Svensk Hemslojd on Norrlandsgatan promotes traditional Swedish handicrafts and sells beautiful Scandinavian home-wares, including hand-carved wooden spoons, colourful glass vases, linen table runners, woollen throws, embroidered mats and pretty espresso cups.

It also sells the cutest toys,

everything an embroiderer might wish for,

and, of course, wool - my particular happy place!

Klara Tyg & Garn is a fabric and wool shop, crammed with material, yarn and notions.  The very friendly proprietor kindly stayed open beyond her usual hours to allow us to browse her wee shop in Klara Norra Kyrkogata.

I purchased one ball of wool in each shop and set about knitting with them as soon as I got home.

'Strickning' is Swedish for knitting so here's what my souvenir yarn has become in the weeks since our wee holiday.

I  made another On The Edge Shawl, a pattern I love by Joy McMillan, The Knitting Goddess, and used virtually every scrap of the beautiful Hjelholts Uldspinderi colour-changing wool I bought in Svensk Hemslojd.  See how much I had left after the pretty picot bind off?

I'm not renowned for my sock knitting but I purchased a jumbo ball of Jarbo Raggi aran weight self -striping sock wool at Klara Tyg & Garn.   Looking for a straightforward pattern, I found Darling Socks by Silvia, which she's generously provided free on Ravelry.  I'll be making more of these as they were a fun knit and great on-the-go project.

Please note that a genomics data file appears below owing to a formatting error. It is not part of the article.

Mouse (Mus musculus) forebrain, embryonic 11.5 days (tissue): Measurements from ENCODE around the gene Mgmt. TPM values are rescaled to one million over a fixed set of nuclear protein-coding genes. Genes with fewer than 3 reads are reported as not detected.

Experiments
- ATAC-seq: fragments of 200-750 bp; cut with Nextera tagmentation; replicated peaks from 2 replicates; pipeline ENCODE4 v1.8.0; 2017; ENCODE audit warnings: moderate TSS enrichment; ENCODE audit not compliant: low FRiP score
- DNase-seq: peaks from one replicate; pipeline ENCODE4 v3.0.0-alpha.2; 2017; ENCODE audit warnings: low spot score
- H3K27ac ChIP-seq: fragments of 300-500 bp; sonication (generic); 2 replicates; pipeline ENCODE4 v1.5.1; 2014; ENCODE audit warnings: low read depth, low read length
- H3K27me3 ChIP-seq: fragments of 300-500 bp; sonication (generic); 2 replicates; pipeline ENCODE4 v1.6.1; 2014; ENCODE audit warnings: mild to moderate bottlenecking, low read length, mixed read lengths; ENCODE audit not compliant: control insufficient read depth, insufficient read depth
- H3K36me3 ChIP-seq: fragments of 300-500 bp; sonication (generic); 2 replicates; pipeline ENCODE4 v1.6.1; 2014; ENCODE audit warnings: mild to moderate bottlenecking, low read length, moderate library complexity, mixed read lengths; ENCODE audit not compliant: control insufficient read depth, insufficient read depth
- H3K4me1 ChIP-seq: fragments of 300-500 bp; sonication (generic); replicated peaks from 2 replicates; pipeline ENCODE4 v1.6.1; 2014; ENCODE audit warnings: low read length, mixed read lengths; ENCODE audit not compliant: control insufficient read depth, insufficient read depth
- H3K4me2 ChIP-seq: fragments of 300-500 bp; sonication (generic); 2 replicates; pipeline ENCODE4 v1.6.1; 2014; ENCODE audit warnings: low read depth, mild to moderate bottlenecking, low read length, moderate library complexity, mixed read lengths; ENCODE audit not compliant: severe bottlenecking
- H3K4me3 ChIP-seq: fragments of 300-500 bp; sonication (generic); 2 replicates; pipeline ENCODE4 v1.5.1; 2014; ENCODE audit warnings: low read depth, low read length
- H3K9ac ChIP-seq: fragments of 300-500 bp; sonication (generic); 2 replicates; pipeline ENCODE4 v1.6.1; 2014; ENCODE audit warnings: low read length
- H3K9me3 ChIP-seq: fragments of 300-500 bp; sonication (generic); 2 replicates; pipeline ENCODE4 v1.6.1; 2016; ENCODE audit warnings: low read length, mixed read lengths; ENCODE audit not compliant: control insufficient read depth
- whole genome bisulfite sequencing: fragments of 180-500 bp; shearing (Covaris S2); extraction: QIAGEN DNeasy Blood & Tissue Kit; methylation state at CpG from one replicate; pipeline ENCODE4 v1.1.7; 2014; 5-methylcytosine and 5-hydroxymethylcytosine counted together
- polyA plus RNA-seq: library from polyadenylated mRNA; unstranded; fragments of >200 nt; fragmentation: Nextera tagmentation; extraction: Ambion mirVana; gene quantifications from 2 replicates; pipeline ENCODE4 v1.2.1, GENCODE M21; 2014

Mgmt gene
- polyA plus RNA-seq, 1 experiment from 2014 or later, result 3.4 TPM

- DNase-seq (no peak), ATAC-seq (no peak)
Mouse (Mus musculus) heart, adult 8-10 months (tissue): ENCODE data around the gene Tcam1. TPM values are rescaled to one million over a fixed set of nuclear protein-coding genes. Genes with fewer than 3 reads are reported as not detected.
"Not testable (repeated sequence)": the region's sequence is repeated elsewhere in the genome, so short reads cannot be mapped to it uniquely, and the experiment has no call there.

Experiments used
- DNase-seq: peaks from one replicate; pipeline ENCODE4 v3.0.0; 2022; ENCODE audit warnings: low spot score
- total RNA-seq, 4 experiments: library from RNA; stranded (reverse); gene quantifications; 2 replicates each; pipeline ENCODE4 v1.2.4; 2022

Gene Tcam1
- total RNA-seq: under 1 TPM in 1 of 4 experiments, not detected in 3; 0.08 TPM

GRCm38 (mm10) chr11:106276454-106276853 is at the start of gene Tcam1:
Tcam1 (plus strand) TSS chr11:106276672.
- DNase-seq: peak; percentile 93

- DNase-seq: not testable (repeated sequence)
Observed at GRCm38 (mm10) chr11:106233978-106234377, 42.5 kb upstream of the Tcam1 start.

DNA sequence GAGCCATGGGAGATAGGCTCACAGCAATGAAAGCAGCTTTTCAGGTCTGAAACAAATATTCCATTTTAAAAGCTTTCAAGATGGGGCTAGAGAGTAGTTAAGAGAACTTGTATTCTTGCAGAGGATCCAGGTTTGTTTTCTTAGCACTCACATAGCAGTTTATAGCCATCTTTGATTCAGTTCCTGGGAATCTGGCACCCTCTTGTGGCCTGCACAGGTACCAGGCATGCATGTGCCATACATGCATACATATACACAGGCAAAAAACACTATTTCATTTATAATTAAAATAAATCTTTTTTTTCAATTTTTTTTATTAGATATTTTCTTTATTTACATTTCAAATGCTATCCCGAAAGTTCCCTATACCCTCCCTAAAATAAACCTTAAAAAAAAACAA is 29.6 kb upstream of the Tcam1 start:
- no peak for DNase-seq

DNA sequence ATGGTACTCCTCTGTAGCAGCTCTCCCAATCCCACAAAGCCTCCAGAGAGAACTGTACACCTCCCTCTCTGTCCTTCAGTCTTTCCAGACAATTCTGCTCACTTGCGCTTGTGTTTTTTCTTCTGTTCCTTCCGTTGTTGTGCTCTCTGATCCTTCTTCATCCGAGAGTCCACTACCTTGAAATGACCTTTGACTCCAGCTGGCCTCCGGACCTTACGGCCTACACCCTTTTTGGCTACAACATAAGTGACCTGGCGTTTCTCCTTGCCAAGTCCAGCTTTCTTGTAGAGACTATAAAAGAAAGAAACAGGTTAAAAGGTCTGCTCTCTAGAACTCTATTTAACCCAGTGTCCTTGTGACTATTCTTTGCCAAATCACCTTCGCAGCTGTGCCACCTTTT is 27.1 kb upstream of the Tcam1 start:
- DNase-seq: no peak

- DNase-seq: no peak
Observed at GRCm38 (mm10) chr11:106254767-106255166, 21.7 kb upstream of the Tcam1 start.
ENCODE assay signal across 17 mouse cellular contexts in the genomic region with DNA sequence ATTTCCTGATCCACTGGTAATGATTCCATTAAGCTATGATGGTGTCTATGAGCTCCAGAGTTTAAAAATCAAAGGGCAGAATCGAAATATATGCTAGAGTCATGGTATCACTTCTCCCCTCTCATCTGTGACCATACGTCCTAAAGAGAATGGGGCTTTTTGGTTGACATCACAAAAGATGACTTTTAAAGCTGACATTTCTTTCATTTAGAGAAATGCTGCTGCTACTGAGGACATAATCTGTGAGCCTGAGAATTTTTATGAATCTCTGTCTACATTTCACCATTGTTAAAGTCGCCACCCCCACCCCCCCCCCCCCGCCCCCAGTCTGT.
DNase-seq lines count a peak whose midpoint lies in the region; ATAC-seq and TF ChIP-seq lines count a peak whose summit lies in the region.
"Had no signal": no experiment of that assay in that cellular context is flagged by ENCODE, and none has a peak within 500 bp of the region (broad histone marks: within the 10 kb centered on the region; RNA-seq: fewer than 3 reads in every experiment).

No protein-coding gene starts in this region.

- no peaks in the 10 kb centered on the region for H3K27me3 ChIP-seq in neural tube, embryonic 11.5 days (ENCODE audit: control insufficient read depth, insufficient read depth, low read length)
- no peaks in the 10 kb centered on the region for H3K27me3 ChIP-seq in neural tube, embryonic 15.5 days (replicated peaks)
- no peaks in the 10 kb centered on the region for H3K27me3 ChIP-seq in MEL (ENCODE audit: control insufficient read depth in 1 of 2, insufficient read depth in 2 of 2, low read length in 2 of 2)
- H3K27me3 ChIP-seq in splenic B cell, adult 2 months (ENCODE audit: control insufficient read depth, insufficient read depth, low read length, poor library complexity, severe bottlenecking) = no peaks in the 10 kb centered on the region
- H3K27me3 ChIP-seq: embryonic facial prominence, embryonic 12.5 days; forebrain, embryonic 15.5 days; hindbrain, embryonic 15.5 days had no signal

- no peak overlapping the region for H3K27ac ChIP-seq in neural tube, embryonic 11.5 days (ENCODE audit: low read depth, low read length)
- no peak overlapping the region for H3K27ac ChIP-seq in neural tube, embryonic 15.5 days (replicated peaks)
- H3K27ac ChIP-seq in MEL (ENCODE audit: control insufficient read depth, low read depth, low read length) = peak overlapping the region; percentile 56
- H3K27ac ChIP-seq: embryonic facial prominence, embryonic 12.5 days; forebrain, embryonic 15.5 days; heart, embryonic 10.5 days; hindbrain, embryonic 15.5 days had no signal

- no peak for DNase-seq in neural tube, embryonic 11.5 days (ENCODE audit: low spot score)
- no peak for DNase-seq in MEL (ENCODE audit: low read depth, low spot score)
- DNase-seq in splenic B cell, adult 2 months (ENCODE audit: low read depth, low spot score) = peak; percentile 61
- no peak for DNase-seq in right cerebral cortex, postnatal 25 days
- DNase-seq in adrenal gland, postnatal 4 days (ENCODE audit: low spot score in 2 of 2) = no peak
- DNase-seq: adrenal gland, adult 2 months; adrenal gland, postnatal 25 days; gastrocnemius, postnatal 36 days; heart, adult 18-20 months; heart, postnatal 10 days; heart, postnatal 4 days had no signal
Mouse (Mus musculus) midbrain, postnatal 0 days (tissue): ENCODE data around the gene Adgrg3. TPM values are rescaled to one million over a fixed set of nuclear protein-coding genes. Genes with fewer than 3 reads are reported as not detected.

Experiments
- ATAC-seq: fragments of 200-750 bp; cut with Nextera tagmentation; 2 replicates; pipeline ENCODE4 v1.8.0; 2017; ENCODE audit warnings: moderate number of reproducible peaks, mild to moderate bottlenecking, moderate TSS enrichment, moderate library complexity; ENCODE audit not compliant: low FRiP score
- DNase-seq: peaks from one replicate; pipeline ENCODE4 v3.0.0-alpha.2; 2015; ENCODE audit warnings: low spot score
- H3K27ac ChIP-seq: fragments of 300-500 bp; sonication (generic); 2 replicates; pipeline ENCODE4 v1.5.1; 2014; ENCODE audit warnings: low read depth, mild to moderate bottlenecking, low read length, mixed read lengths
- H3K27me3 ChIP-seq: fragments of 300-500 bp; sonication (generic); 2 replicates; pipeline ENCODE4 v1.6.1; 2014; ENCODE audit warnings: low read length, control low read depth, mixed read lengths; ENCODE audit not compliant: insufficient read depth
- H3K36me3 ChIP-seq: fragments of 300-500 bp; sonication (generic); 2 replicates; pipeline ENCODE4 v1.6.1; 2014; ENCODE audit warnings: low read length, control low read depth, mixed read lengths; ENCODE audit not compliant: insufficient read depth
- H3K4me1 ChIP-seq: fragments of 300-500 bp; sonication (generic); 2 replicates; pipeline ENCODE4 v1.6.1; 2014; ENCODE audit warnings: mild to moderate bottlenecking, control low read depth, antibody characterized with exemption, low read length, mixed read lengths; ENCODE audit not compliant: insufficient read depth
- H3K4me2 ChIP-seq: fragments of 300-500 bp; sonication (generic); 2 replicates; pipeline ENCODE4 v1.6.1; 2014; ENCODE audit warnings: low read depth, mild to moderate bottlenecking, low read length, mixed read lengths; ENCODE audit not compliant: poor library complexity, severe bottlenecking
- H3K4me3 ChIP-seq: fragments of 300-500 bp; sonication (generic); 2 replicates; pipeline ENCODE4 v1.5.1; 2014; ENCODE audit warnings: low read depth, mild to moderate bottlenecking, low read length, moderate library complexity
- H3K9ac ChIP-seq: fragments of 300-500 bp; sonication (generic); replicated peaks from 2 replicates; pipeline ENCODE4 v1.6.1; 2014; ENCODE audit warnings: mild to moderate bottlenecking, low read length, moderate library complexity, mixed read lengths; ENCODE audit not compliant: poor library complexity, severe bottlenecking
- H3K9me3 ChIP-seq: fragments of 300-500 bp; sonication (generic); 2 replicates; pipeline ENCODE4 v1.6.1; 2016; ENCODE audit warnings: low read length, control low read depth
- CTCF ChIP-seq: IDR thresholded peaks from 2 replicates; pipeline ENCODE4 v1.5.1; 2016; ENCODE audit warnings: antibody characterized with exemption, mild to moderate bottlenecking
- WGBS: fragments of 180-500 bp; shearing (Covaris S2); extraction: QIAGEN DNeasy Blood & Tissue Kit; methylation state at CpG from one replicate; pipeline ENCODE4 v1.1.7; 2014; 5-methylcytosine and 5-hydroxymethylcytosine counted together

But none of this souvenir strickning is staying here - both the shawl and the socks are destined for other homes.  The shawl will be a Christmas present and I chose the colours with the recipient in mind.  I'm sending the socks to a friend in the Borders who collects hand-knits to gift to the homeless in her area.  The joy for me has been in the making and I'll always remember our trip to Stockholm and the special wool I bought there.

Besides - I hope to visit Stockholm again and there are several other wool shops in the city that we didn't get to visit this time!

Tuesday, 1 October 2019

Second Hand September